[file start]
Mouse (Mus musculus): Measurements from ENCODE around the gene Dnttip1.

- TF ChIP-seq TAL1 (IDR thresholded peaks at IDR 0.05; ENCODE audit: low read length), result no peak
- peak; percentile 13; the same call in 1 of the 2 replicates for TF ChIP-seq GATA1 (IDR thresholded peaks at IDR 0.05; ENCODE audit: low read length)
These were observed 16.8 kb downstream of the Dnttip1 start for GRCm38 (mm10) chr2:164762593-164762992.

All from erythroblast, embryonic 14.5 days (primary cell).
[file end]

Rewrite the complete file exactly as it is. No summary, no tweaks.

Mouse (Mus musculus): Measurements from ENCODE around the gene Dnttip1.

- TF ChIP-seq TAL1 (IDR thresholded peaks at IDR 0.05; ENCODE audit: low read length), result no peak
- peak; percentile 13; the same call in 1 of the 2 replicates for TF ChIP-seq GATA1 (IDR thresholded peaks at IDR 0.05; ENCODE audit: low read length)
These were observed 16.8 kb downstream of the Dnttip1 start for GRCm38 (mm10) chr2:164762593-164762992.

All from erythroblast, embryonic 14.5 days (primary cell).